Dir/scr: Tran Anh Hung. France-UK-Spain-Ireland-HK. 2009. 115 mins.
Something seems to have gone terribly wrong in the making of I Come with the Rain, an undeniably unique but nearly incoherent Hong Kong-set thriller starring Josh Hartnett and a handful of Asian stars. This handsomely produced feature from Scent of Green Papaya director Tran Anh Hung looks good, but its story rapidly disintegrates after the second reel. Too cryptic and poorly executed to appeal to either mainstream or specialty audiences, the film could struggle to find distributors willing to release it in Western countries despite Hartnett in the lead role.
From the time Kline lands in Hong Kong, the plot grows stranger and less coherent with each passing minute.
I Come With The Rain was released in Japan in early June by Gaga; with star power from local heavyweight Kimura Takuya it earned just over $3 million. CJ Entertainment will try to accomplish similar figures on October 15 in Korea, thanks to the casting of local star Lee Byung-hun. However its prospects in other international markets look shaky.
Kline (Hartnett) is an ex cop from LA who was relieved of his duties after getting too close to the killer in a serial murder investigation. Now working as a private detective, he is hired by a Chinese tycoon to track down his estranged son Shitao (Kimura), last seen at an orphanage in the Philippines. A villager explains to Kline that Shitao was shot and left for dead in the jungle.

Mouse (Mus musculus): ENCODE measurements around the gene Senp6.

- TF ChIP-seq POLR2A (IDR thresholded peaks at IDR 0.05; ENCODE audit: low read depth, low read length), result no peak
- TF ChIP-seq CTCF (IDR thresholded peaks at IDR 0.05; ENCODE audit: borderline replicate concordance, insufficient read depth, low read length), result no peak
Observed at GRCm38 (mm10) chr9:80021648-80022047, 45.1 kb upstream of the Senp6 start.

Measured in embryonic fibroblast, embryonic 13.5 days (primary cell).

However further clues lead to Kline to believe that Shitao may be alive and well in Hong Kong, so he hops on a plane and stops in on his old friend, Detective Meng Zi (Yue). Kline and Meng Zi gradually discover that Shitao is living as a vagrant in an old hut, where he practices mysterious healing rituals on desperately ill patients who arrive at his door.
Shitao’s life is put in jeopardy, however, when he rescues and heals Lili (Tran), the drug-addicted mistress of the savagely jealous Mafia boss Su Dongpo (Lee).
The film starts off innocuously enough, setting up its story with obvious strokes and weighed down only by some clunky dialogue. But from the time Kline lands in Hong Kong, the plot grows stranger and less coherent with each passing minute. Virtually every character in the film acts in obsessive, unpredictable ways, but the screenplay makes very little effort to provide any motivations for their actions.
Soon the dialogue begins to take a philosophical turn, with Jesus references piling up around Shitao’s character and a long flashback sequence devoted to the serial killer’s musings on human agony. Some mainstream viewers may be put off by the film’s unusually high levels of violence and gore, including maggots, hammer beatings, crucifixions and sculptures made of human flesh.
Hartnett gives it his best shot, but his character has lost most of its credibility by the film’s conclusion. Lee and Kimura also show flashes of charisma which are ultimately lost in the noise.
Technically, the Hong Kong location as shot by DoP Juan Ruiz Anchia is gritty and memorable, and a special nod must be given to the music by Gustavo Santaolalla featuring songs by Radiohead.
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Juan Ruiz Anchia
Tran Nu Yen Khe